“I was happy when my area scout Brent Urcheck called me up,” said Aviles. “I was not going to hold out. My agent, parents and I talked and my goal my whole life was to play baseball, so I just signed right away and got the surgery going right away so I can hopefully come back as soon as [possible]. If I had held out I might have missed all of this season and Instructional League. But since I signed right away and had the surgery right away, I am hoping to pitch halfway through this year and be able to pitch in Instructs at 100%.” The Indians plan to make some adjustments to Aviles’ mechanics and improve the quality of his pitches, but those plans are currently on hold until he starts pitching on a mound and proves he is healthy. “I have been talking to the pitching coaches here and they want to tweak my mechanics a little bit but they are waiting for me to get on the mound,” said Aviles. “I really want to work on my secondary pitches. I have a clean slate right now so I want to work on all my stuff and get better at everything and just work hard.” This season is all about health for Aviles. If he can successfully return from Tommy John surgery, then he should be able to pitch in 2012 with few if any restrictions and be back on track to achieving his dream of pitching in the big leagues someday. “My goal is to come back healthy, be a good pitcher, and make it to the major leagues someday,” said Aviles. “And help the Indians win a World Series.”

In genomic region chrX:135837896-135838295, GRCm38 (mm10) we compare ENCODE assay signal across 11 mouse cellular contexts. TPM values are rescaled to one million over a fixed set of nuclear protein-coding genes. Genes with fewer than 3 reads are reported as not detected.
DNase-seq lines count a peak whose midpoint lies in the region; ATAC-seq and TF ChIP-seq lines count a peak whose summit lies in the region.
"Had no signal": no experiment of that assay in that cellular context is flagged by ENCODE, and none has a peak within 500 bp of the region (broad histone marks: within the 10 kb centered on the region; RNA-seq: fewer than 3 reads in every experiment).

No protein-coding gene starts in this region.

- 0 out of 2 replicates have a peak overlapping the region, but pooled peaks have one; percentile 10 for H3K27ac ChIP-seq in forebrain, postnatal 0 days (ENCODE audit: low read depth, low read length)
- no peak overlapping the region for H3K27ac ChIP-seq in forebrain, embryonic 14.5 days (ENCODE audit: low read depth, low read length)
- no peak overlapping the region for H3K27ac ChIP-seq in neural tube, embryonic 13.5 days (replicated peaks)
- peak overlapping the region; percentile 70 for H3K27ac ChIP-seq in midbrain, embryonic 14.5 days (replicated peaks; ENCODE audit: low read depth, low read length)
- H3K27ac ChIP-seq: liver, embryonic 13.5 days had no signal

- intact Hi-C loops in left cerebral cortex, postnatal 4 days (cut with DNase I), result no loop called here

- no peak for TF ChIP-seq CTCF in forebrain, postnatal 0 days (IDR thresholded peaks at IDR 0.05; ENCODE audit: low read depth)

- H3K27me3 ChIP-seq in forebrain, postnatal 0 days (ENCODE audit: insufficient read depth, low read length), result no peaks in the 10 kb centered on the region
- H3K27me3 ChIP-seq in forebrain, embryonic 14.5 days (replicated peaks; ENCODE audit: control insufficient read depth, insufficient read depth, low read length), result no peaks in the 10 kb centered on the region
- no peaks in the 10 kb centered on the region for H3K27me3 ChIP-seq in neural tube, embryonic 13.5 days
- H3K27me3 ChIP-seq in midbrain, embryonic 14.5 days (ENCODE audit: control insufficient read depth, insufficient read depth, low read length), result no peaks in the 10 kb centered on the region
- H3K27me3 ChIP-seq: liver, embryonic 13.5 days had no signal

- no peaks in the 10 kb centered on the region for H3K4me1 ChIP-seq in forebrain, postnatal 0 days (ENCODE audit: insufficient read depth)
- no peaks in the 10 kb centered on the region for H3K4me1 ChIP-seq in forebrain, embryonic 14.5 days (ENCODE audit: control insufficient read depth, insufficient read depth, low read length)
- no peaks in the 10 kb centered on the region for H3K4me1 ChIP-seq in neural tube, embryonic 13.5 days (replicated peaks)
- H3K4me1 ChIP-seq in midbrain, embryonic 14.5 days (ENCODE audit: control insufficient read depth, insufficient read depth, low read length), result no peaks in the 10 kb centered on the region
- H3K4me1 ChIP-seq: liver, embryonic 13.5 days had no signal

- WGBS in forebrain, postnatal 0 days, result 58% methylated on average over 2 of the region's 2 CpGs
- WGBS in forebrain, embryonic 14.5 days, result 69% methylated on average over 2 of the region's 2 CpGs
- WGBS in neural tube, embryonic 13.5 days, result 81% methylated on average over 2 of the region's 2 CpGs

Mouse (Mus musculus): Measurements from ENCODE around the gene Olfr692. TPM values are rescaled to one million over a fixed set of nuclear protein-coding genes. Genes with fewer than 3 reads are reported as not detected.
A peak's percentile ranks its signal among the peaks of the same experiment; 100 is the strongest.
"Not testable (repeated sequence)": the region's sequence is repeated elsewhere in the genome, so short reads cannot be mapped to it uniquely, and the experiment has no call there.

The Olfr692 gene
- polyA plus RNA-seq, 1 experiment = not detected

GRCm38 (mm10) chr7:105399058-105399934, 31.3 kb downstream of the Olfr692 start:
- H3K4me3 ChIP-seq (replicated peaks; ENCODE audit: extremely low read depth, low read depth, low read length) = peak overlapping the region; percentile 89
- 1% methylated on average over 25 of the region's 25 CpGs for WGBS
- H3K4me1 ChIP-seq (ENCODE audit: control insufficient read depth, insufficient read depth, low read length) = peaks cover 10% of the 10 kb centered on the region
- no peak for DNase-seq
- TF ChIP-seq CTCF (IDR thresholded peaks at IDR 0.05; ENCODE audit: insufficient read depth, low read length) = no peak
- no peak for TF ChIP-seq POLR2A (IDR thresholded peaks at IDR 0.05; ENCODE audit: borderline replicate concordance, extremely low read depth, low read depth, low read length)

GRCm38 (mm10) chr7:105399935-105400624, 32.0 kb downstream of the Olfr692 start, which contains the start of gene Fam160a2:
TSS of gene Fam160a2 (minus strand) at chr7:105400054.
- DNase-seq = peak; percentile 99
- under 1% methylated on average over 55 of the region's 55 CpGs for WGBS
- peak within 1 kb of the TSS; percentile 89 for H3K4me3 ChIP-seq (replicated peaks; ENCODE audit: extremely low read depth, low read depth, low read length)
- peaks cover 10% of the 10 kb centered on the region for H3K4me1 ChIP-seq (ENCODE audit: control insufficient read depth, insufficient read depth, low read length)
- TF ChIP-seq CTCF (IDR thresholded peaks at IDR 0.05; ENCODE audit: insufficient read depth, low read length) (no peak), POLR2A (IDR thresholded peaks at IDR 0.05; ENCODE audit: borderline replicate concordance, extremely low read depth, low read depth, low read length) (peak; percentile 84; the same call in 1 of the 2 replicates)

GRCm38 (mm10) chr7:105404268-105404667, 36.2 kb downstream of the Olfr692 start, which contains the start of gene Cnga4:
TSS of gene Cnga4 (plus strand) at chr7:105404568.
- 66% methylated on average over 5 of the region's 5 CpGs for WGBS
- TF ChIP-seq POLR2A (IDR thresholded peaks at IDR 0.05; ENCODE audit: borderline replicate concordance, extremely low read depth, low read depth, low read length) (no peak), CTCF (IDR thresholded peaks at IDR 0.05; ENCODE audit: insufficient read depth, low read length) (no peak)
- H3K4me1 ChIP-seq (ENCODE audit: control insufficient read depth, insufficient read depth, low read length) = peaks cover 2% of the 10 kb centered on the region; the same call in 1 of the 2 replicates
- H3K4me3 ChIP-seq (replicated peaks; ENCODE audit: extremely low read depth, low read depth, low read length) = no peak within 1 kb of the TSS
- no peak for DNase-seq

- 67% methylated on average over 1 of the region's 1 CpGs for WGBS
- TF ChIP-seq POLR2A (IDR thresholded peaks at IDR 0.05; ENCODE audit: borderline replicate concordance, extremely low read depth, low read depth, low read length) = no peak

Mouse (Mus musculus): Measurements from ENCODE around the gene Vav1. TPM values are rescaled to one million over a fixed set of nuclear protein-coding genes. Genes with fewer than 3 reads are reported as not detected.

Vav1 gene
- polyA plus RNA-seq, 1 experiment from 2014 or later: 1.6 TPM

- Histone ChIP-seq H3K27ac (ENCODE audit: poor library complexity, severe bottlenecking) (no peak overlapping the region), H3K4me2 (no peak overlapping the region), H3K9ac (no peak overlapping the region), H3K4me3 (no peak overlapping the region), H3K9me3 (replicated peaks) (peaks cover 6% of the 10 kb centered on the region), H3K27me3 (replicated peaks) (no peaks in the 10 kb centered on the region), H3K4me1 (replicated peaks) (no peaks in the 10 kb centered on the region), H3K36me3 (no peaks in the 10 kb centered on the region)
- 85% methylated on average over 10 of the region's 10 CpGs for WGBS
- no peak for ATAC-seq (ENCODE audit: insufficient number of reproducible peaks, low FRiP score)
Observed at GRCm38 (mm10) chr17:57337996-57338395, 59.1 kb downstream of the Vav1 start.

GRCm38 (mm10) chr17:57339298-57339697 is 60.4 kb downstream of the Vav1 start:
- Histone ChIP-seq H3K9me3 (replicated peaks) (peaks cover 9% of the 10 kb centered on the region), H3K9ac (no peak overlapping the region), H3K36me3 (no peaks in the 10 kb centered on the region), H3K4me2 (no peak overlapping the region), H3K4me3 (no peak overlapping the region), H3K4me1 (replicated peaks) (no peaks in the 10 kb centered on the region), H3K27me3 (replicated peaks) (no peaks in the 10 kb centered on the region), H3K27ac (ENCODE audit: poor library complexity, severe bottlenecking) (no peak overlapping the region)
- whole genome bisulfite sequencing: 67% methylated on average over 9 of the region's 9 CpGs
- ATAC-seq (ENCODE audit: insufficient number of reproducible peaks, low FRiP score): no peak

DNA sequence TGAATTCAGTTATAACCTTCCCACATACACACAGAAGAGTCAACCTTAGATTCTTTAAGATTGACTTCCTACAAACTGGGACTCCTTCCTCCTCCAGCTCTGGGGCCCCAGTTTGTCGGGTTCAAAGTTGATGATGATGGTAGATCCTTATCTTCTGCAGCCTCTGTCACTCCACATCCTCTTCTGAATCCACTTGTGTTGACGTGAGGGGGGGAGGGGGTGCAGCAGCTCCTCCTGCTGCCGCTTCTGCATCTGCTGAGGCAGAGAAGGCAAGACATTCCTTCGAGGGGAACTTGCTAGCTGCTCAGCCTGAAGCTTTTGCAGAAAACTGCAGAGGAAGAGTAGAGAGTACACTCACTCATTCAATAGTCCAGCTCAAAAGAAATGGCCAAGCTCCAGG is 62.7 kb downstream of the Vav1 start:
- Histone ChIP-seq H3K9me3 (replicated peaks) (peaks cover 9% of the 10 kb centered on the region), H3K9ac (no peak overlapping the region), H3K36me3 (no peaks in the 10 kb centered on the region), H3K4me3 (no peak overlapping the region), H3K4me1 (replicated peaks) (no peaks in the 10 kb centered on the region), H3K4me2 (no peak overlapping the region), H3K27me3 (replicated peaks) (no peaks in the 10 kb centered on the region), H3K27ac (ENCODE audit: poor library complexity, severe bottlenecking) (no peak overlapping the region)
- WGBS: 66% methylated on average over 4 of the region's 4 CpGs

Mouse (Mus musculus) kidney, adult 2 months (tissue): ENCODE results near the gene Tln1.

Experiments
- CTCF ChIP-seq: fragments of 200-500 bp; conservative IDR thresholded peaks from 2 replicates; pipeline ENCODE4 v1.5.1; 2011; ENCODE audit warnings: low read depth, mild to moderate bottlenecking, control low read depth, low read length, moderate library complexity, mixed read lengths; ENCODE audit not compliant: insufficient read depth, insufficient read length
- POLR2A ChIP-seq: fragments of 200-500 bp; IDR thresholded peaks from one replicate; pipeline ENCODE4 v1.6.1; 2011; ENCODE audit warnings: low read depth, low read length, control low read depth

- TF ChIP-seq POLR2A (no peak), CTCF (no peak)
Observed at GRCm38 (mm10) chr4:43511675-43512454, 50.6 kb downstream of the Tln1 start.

On the comeback trail: Right-handed pitcher Alexander Perez had Tommy John surgery last May. So far so good as he is currently throwing at 90 feet and should be back on a mound probably sometime in April, though because of his youth and his high priority as a prospect to the Indians they will be very conservative with him this year. He will open the season in extended spring training and probably will not pitch for an affiliate until short season ball kicks up in June where he will probably pitch a few games for rookie level Arizona. If all goes well he could potentially go to High-A Kinston to finish out the season, maybe even Double-A Akron. Not far behind: Right-handed pitcher Hector Rondon had Tommy John surgery last August and has also recently started a throwing program where he is at 90 feet. Considering he had his surgery three months after Perez yet is almost on the same time table it is a sign that he is either making some big strides in his rehab or Perez has had a setback or two along the way. I will try and get more clarification on this in the coming days. In any case, I would not expect to see Rondon pitch for any affiliate other than rookie level Arizona this year. If things go very well, there is an outside chance he could pitch for Triple-A Columbus at the end of the season, but the target appears to be to let him loose in Instructional League and maybe even have him go to the Arizona Fall League.